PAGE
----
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Arkansas lately has been irrelevant in the Bassmaster Elite Series, but Stetson Blaylock of Benton has put us back in the conversation.

If Blaylock were on the New York Stock Exchange, he would be a strong "buy." In his third season on the Bassmaster Elite Series, Blaylock won his first Elite Series event in April. He has four second-place finishes, including the latest at the season finale Monday at Lake St. Clair, Mich.

He finished second in Angler-of-the-Year standings to Scott Canterbury, but only by a whisker. Canterbury amassed 848 points to Blaylock's 840. Winning Angler of the Year or the Bassmaster Classic are the two things that will turbocharge an angler's career.

Blaylock already was seasoned when he joined the Elite Series Tour in 2017 after 10 years on the FLW Tour. His first two years in the Elite Series showed solid growth, and 2019 might prove to be the setup to a breakout year in 2020.

Like Blaylock, Canterbury was an FLW star before migrating to the Elite Series. It was part of a major reshuffling of talent that occurred when Major League Fishing lured away the top anglers from both tours. The migration hit BASS hardest because all of its stars migrated to the new tour.

FLW lost many of its stars, too, but it absorbed the blow with less damage. The FLW Tour is not as personality driven as is the Elite Series, and its expansive farm system maintains a vast reservoir of contenders in its pipeline.

On the other hand, the reconfiguration enabled anglers such as Blaylock and Canterbury to redefine themselves and their goals. With its slick media machine, BASS will mold them into its next generation of superstars. We are glad to see an Arkansan near the top of that tower.

Major League Fishing

After watching a couple of tournaments on TV, I am sold on Major League Fishing. It is an exciting, fast-paced format in which anglers fish in brackets. They are rewarded for every keeper fish they catch and advance on the total weight they catch. A round occurs in quarters. If an angler is on a roll at the end of a quarter, he can lose momentum because lines must be out of the water on command.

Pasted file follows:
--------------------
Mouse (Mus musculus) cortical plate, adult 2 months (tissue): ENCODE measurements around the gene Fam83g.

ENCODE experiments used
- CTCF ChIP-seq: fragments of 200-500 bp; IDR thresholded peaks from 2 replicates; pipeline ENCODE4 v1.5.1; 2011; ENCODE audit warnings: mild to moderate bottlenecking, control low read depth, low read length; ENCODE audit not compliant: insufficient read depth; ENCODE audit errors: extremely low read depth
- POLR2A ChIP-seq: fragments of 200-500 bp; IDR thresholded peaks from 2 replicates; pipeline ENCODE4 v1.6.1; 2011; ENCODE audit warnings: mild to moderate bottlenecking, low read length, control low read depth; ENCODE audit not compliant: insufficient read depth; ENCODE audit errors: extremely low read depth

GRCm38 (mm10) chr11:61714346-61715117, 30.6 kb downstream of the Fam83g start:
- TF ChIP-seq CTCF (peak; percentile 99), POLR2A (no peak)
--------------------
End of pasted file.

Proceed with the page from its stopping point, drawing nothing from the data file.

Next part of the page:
Hot anglers go cold, and struggling anglers catch fire. And they all know what the others are doing in real time, so they have to deal with that pressure as well.

From a conservation standpoint, it is a conscientious format. Anglers weigh each fish in the presence of a marshal and release it immediately. This eliminates the inhumane practice of parading fish around on a weigh-in stage. It also eliminates day-long incarcerations in live wells, the effects of which are exacerbated in hot weather.

Anglers are penalized if a fish touches the deck, eliminating the inhumane practice of slinging a fish onto a deck.

Curiously, Major League Fishing anglers apparently do not earn money for winning tournaments. Their reward is intensive TV coverage for which they are rewarded by their sponsors. Anglers who don't perform well don't get much air time, which means they are essentially fishing for free. In conventional tournaments, an angler can finish deep in the standings and still win a few thousand dollars to defray expenses.

Larry Nixon, who fishes the FLW Tour, said that Major League Fishing is not compelling because nobody wants to watch anglers catching 1-pound bass all day. That explains why BASS scheduled all of its 2020 tournaments on renowned big bass fisheries. Spectators and viewers love to see big bass, which is why the Bassmaster Classic was moved from summer to winter in 2006. The 2005 Classic at Pittsburgh was dramatic, but the fish were all tiny.

When it announced the schedule, BASS made clear its intentions. The lead sentence in its news release said: "For fans who love watching professional anglers catch giant bass, the schedule is likely to be love at first sight."

FLW in Arkansas

The FLW Tour seems to take that approach in 2020, as well. Although it no longer visits Beaver Lake, the FLW Tour will visit Lake Dardanelle on May 14-17. As Alabama is home to BASS, Arkansas is kind of like a vacation home for FLW. It's based in Kentucky and Minnesota, but it holds a lot more major tournaments here.

Sports on 10/03/2019

Print Headline: Arkansas back on BASS map


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